After four years of living at the Houston-based William Booth Garden Apartments – which is run by The Salvation Army and offers affordable living spaces to low-income seniors – Katherine Hernández felt surprised when she received a letter telling her she couldn’t speak Spanish in the lobby or other common areas of the building. And while the employee who wrote the letter has since been fired, it’s not something Hernández hoped to be dealing with at this stage in her life.
On Friday, Katherine received a letter from Director Mary McElhannon, which read, “The United States of America is an English speaking country and those who come to the United States or [are] born here should learn to speak the language. It is rude to sit in the lobby and speak Spanish when there is a resident sitting in the lobby as well who does not speak Spanish. The exclusion of the non-Spanish speaking person is unacceptable… Most of our residents speak English, however the conversation in the lobby and Activity Room is primarily Spanish. This is grossly unfair to the 25% who do not speak Spanish and needs to change.”
Hernández, who said she does tend to speak Spanish in the lobby, said she felt her rights were being “violated.” She asked her friends if they also received personal letters asking them to stop chatting in Spanish in common areas.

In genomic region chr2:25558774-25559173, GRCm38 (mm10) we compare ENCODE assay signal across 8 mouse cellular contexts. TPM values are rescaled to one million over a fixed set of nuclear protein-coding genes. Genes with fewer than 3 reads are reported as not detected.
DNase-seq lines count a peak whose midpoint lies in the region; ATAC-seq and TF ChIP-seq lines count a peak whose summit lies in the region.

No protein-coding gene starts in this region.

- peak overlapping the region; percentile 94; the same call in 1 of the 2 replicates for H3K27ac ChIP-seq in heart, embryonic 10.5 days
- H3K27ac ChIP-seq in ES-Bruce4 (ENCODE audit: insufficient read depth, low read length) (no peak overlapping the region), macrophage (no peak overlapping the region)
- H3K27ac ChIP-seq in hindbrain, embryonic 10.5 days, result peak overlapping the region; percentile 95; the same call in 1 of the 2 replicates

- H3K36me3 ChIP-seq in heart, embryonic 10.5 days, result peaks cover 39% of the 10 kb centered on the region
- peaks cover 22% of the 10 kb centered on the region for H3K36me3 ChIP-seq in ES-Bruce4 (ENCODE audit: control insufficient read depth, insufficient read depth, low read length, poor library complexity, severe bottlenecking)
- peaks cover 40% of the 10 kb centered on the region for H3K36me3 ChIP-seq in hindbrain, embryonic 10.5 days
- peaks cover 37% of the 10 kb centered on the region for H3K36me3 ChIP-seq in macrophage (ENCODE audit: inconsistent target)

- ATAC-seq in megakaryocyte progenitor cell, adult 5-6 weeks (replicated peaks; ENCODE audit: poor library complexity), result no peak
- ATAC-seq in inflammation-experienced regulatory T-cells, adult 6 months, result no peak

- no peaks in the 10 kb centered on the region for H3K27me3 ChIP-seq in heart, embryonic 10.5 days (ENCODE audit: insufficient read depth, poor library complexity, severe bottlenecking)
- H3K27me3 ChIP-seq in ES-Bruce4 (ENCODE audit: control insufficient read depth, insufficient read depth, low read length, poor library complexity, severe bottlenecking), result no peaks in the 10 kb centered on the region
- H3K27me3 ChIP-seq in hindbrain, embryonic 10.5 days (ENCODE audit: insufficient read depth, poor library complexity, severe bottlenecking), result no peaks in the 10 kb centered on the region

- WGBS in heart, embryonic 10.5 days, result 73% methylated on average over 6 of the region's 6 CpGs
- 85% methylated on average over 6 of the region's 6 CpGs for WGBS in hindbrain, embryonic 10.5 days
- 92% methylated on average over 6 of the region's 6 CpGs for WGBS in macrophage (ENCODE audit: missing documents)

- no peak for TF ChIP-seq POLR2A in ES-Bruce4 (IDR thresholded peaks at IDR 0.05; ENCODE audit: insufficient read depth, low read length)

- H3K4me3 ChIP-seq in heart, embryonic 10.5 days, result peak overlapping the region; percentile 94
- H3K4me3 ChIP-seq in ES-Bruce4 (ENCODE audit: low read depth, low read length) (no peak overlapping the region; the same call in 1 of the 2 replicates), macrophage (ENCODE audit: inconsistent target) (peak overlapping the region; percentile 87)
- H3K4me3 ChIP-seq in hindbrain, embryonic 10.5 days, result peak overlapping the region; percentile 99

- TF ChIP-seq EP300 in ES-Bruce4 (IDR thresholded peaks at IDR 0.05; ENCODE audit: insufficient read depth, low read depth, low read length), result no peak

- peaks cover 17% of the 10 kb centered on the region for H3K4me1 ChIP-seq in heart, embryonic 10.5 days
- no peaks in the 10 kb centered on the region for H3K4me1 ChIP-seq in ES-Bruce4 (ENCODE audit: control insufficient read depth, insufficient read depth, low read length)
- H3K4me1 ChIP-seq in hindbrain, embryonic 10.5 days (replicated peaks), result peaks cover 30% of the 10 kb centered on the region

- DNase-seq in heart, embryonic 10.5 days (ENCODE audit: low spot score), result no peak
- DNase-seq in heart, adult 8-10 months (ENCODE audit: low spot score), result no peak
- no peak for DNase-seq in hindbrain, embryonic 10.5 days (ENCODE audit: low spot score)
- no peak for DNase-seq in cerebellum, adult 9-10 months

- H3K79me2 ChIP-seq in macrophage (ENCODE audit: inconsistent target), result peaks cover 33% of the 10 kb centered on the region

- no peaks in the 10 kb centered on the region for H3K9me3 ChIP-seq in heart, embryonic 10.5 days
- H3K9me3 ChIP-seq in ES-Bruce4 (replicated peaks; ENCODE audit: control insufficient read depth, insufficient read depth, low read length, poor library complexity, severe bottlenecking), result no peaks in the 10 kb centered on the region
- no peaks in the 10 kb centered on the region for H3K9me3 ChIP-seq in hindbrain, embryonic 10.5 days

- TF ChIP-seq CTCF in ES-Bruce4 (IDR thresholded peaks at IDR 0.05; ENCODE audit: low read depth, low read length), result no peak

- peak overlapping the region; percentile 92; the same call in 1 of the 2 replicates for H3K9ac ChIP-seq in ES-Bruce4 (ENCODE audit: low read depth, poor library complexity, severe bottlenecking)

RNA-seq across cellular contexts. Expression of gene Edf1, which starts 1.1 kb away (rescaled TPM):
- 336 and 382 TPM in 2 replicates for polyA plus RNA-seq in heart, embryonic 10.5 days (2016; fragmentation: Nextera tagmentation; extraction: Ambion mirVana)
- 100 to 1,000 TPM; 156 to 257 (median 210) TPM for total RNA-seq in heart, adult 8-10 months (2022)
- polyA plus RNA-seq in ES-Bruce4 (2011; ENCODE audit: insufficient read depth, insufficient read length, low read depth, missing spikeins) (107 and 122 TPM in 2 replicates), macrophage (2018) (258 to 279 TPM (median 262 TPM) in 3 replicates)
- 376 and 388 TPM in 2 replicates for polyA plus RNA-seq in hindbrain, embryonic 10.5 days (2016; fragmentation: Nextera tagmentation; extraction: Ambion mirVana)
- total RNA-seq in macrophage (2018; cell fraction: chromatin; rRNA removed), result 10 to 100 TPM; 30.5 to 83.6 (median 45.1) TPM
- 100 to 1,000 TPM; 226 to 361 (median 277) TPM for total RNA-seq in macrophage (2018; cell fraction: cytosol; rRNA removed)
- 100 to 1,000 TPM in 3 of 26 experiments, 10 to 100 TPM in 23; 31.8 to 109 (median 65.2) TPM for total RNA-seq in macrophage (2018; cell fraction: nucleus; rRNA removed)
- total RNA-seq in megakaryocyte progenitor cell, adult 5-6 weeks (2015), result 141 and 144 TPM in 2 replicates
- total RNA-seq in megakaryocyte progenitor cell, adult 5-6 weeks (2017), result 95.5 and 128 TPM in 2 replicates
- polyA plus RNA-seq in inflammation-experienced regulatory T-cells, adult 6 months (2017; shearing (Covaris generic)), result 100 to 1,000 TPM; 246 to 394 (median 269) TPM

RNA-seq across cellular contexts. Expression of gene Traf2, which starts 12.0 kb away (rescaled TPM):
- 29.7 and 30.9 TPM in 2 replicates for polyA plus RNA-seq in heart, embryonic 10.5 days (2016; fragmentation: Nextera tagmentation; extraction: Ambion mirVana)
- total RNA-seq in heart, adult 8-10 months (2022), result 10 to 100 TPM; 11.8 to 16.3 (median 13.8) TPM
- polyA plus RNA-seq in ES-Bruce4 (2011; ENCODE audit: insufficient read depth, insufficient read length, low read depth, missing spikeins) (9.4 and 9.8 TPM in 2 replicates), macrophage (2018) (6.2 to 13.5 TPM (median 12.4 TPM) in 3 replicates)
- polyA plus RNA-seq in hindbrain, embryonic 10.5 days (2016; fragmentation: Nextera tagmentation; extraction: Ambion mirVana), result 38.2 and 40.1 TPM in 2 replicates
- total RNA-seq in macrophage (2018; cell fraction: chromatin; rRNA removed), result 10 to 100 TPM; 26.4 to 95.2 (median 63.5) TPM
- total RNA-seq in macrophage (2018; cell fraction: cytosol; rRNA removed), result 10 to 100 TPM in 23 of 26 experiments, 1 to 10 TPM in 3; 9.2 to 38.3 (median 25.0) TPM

Since news outlets picked up her story, The Salvation Army has released statements stating it doesn’t ban any languages and that some of its locations are 100 percent Spanish. It also announced it has fired McElhannon.
“The Salvation Army is dedicated to creating safe and uplifting environments for our residents and does not tolerate discriminatory remarks or actions,” the organization said in a statement. “Upon learning of inappropriate language used in communication from one of our employees to a William Booth Garden resident, we immediately investigated. The employee in question is no longer a Salvation Army employee. We are reaching out to the resident and will work to ensure that she and all residents feel comfortable sharing current or future concerns.